Mating and Parental Care

by Jason Amores Sumpter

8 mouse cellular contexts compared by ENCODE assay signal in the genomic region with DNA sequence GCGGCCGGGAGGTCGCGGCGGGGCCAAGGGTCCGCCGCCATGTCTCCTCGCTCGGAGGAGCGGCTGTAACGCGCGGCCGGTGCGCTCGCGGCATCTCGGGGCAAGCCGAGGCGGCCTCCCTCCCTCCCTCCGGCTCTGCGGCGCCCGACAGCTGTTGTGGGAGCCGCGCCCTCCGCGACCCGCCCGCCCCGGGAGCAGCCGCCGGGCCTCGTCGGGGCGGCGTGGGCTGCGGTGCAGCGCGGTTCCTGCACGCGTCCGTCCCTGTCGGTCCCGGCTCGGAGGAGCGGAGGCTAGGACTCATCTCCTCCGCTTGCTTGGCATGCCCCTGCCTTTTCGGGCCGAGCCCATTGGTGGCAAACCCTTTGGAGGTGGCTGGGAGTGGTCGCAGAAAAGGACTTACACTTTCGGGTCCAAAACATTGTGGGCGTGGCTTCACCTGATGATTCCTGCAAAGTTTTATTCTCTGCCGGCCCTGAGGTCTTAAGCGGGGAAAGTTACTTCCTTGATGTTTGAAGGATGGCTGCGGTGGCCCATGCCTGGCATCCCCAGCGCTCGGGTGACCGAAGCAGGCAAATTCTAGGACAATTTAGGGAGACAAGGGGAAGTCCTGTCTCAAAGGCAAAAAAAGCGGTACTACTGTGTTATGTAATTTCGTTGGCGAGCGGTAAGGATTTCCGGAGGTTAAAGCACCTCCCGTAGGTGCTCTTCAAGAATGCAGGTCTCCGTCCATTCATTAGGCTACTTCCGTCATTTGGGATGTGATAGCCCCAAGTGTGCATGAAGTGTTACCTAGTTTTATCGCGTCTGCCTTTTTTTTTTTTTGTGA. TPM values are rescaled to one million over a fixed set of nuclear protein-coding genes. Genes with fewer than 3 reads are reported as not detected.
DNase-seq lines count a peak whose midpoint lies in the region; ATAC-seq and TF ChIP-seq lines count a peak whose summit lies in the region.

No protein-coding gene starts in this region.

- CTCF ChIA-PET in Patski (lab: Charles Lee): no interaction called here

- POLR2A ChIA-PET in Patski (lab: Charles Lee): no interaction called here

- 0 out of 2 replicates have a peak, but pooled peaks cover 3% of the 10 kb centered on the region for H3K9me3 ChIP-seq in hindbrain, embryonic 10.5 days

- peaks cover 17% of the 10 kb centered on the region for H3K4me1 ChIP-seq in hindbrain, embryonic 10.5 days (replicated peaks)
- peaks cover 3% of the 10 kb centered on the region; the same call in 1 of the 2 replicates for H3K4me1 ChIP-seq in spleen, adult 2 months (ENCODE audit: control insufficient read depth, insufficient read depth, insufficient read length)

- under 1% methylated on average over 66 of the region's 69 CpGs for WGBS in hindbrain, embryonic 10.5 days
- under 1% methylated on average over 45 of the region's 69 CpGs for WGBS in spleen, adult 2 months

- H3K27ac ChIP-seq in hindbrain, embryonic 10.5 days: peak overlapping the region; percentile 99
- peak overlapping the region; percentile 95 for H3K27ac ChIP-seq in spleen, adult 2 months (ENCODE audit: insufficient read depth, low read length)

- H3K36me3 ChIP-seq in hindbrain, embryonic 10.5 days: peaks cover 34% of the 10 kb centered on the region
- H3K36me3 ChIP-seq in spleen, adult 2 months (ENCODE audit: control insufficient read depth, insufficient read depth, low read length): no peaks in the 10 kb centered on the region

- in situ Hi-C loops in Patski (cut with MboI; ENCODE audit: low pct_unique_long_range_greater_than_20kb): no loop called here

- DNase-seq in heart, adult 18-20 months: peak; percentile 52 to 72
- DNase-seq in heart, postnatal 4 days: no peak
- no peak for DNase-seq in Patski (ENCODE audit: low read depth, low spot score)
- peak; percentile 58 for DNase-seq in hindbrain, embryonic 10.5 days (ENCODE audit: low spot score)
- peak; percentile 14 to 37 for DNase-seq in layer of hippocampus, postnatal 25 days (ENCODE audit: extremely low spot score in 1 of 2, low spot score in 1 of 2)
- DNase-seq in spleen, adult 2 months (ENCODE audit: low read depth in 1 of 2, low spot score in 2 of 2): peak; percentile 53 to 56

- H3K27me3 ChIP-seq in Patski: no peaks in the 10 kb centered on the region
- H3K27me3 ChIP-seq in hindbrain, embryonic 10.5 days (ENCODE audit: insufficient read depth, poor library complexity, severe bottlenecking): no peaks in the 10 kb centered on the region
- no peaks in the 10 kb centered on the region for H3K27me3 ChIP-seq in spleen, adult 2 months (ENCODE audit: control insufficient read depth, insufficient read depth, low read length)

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mating behaviors include attracting mates, competing for mates and caring for offspring. Mating systems described the way in which mating and sexual behavior is structured. Two examples of this are monogamy and polygamy. You can see an example of monogamy right here with these albatross, and this is when one male mates with one female and they stick together. Polygamy, on the other hand, is when an individual of one sex will mate with many individuals of the opposite sex, and this could go both ways. This could be a male mating with many females or a female mating with many males. Now, sexual selection is the type of natural selection in which members of one sex choose mates. This can involve one sex choosing a mate of the opposite sex, for example, what you see here in this mating display put on by this bird of paradise, where this very plain looking female is basically going to see whether or not she's impressed with this dude's stuff and shoes, whether or not she wants to meet with him now, this can also take the form of competition between members of the same sex, for example, Uh, Rams, you know, which will smash heads to compete for who gets to mate. Now females tend to choose their mates when they're the ones doing the choosing, based on signs of fitness and health. Now, even though this bird's dance and its feathers might not seem like obvious signs of fitness and health, the plumage, color and its ability to perform those types of you know precise movements can actually be indicators. In a sense, a new, indirect sense of this animal's health and fitness Now mate choice copying is an interesting phenomenon. Seen Sometimes we're individuals in a population are more likely to mate with an individual who's previously made it. So, for example, you'll see this in, uh, certain species like guppies, where, you know, one if a female witnesses a male mate with another female, that female that watched them. No, it sounds kind of creepy, but let's just forget about it for a second. Don't think about it. The female that watched them is going to then be more likely to mate with that male, and that is an example of mate choice copying. Now, parental care is important because it can help improve the chances of raising viable offspring. Males actually will tend to help with parental care in species that require a lot of attention and help feeding. And it seems that the certainty of paternity that is how certain the mail is that those offspring are its offspring seems to have an effect on male parental care. And you'll actually see ah, higher rates of male parental care in species with external fertilization. Because the males, it's thought, have a greater certainty of paternity because they'll go right up to the eggs and fertilize them right there is supposed to internal fertilization, where some other organism could. Some other male could have internally fertilized this organism and, you know it could be its offspring. Just it's harder to know. So here you see an example of some parental care where these little chicks kind of gross looking chicks, to be honest, are going thio, get fed by the parent here. And of course, here you can see a wonderful example off human parental, and that is paternal care. All right, let's flip the page